JOURNALIST: After months of intense searching, a piece of missing flight MH370 may well have turned up on the other side of the Indian Ocean. It's a discovery that could reveal answers for our air crash investigators and more importantly, of course, for the families of the 239 people who were on board. Foreign Minister Julie Bishop joins us this morning.
Good morning to you.
JULIE BISHOP: Good morning. Good to be with you.
JOURNALIST: Now, Malaysian authorities have confirmed that this piece of wreckage, this flaperon, is from a Boeing 777. It is the same aircraft as the Malaysian Airlines flight. Is it almost a certainty that it is from MH370?
JULIE BISHOP: Our thoughts are most certainly with the families of the 239 people
aboard because this is the first news that they have had in 16 months since this plane disappeared.
I understand that the authorities have deduced that this is part of a Boeing 777, MH370 was a Boeing 777, and as I understand it, it is the only 777 unaccounted for, so it would seem most likely this is part of that plane. So for the first time since the plane disappeared we have some indication of where it might be and Australia will continue to lead the search so that hopefully we can find more of the plane and the families will have the answers that they've been longing for.
JOURNALIST: Are you confident that our team has been searching in the right area? Reunion is a long way from the search area that they have been looking in.
JULIE BISHOP: I understand that the experts are carrying out drift analysis, looking at currents and the like, and it has always seemed likely that the plane would have gone down in the area we were searching and then wreckage would drift towards the African coast. So this is consistent with the theories that our experts have been working on for some time.
Australia will continue to lead the search effort, it is an international effort, in the areas of the Indian/Southern Ocean. So I believe that the area is appropriately targeted, but the experts will be looking at why, how the wreckage ended up in Reunion, but it is consistent with the theories. At least it puts pay to all these other wild theories that the plane was somewhere else in the northern hemisphere or elsewhere.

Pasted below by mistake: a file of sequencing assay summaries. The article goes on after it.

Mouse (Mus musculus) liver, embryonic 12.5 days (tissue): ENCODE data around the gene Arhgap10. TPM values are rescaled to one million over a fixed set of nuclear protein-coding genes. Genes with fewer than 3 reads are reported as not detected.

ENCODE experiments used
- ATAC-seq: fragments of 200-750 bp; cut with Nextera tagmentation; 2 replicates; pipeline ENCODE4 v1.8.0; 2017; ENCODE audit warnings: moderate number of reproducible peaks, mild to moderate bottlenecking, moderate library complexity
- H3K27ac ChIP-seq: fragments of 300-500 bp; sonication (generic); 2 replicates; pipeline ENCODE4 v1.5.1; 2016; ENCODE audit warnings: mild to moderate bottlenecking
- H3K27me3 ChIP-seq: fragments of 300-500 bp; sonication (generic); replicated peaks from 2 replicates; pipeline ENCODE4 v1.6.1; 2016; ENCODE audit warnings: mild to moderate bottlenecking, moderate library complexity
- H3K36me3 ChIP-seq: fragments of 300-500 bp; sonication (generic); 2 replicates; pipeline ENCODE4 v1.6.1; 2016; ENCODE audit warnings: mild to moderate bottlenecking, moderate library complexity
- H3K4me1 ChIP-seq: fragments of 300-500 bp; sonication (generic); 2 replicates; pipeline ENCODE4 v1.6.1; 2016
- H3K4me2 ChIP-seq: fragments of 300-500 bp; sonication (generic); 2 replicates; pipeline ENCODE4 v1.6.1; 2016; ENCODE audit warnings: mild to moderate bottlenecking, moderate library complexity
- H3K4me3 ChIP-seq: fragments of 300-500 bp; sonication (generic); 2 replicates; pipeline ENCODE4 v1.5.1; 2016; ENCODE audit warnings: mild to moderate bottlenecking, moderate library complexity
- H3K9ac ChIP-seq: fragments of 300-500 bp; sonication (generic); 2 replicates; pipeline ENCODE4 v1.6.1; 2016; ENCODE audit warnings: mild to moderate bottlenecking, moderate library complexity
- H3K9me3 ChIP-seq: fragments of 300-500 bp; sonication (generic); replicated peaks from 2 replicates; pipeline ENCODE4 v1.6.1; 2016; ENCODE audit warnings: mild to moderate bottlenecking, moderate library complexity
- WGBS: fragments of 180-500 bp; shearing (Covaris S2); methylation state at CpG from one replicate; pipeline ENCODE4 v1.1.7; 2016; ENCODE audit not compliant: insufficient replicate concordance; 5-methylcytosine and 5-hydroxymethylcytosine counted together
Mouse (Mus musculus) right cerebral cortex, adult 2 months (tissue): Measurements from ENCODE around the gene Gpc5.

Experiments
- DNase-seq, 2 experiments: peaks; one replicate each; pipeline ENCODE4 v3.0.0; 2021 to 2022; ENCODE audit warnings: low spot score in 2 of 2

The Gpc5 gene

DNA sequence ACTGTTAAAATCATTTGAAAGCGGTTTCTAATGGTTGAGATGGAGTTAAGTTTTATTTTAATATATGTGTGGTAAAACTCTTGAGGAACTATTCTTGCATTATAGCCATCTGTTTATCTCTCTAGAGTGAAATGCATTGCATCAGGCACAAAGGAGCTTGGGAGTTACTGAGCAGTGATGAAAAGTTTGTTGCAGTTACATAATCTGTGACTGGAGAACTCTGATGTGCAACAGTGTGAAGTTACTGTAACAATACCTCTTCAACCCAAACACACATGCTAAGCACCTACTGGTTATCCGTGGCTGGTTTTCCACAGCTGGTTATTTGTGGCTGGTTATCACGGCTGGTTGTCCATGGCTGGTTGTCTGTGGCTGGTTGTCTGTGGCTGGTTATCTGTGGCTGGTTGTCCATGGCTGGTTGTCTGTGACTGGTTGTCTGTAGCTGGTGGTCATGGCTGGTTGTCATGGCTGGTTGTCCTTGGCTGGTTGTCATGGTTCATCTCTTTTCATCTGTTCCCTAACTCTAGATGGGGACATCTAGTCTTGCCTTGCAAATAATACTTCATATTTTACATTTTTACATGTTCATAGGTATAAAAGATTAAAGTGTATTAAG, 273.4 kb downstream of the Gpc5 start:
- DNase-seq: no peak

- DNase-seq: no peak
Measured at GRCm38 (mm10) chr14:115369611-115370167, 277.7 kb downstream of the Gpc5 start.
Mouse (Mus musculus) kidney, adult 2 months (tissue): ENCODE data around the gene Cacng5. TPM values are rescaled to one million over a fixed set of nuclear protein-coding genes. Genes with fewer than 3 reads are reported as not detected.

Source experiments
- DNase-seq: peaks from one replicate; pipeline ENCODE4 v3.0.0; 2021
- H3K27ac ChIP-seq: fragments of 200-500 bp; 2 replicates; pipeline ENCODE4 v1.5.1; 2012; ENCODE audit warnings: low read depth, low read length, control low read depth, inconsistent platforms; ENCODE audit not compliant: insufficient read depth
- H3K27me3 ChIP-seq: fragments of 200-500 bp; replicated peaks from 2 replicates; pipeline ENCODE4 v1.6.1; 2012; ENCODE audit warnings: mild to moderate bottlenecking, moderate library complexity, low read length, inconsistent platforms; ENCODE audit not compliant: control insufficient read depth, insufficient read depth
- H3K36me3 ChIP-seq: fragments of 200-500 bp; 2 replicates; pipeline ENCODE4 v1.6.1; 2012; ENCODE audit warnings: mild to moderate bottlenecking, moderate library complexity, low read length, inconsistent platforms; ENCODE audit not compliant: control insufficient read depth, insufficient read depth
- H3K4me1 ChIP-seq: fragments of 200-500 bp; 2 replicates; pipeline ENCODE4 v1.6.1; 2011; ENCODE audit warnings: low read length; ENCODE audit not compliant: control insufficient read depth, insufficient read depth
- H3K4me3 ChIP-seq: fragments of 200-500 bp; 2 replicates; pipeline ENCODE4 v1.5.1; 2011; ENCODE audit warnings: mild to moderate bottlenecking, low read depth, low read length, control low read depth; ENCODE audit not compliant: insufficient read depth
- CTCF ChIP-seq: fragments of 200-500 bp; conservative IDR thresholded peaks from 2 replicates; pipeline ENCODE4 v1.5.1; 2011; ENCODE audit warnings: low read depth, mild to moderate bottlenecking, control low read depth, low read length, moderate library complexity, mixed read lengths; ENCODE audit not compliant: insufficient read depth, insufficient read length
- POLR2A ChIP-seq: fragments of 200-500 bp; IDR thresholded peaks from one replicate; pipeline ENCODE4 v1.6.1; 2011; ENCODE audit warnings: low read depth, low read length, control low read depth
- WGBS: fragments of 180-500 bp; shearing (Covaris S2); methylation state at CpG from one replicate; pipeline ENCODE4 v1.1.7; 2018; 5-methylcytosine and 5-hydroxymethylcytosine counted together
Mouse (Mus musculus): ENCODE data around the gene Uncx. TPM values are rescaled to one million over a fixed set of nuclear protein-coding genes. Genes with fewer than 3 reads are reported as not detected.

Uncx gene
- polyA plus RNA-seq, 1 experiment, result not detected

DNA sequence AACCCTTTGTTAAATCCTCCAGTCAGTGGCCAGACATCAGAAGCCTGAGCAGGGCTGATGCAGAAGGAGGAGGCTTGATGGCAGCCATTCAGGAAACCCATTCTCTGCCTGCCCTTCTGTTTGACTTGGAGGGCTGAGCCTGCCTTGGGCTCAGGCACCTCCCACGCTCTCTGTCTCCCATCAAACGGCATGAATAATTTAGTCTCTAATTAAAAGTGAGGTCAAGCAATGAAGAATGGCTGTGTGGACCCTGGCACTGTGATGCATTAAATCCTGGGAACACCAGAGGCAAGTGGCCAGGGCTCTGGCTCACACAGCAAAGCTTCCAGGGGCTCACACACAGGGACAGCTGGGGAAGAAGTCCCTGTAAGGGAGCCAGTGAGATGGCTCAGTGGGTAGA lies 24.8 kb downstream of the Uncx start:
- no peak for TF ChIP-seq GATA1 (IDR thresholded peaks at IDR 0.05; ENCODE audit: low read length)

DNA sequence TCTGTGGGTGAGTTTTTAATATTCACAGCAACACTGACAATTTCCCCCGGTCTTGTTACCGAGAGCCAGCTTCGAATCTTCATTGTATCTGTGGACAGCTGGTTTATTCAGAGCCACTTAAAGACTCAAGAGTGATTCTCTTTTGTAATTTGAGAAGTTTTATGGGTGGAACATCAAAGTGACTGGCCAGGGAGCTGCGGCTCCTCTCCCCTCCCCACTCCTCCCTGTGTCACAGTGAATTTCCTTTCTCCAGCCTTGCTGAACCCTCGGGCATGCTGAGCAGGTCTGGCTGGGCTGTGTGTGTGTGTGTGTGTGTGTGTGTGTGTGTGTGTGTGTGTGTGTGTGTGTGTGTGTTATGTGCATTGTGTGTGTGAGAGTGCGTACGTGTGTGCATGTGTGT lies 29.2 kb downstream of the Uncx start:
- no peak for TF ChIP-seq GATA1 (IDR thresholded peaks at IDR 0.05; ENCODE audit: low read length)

JOURNALIST: Absolutely and good to know the search does continue as well.
You just returned home to Australia after being in New York where you have been fighting very hard at the United Nations to bring those responsible for the downing of Flight MH17 to justice. Russia vetoed that move. You were very angry at their decision to do that. Is Vladimir Putin trying to hide his country's blame for this?
JULIE BISHOP: Australia is one of five countries that have been carrying out a
criminal investigation into the bringing down of Malaysian Airlines MH17. We've been collecting evidence along with a number of law enforcement authorities from four other nations and that investigation is near completion.
We believe that the evidence needs to be presented to a prosecuting authority before a judge and that's why we were in New York, seeking UN Security Council backing to set up an independent, impartial investigation. Russia used its veto to prevent us doing that. That raises a lot of questions, why would Russia want to prevent a UN-backed tribunal being set up when of course Russia is, indeed, a member of the Security Council? Surely Russia would want the evidence that we've collected to be before a tribunal set up by the Security Council of which it is a member. So, yes, I was very frustrated, but we will not be deterred.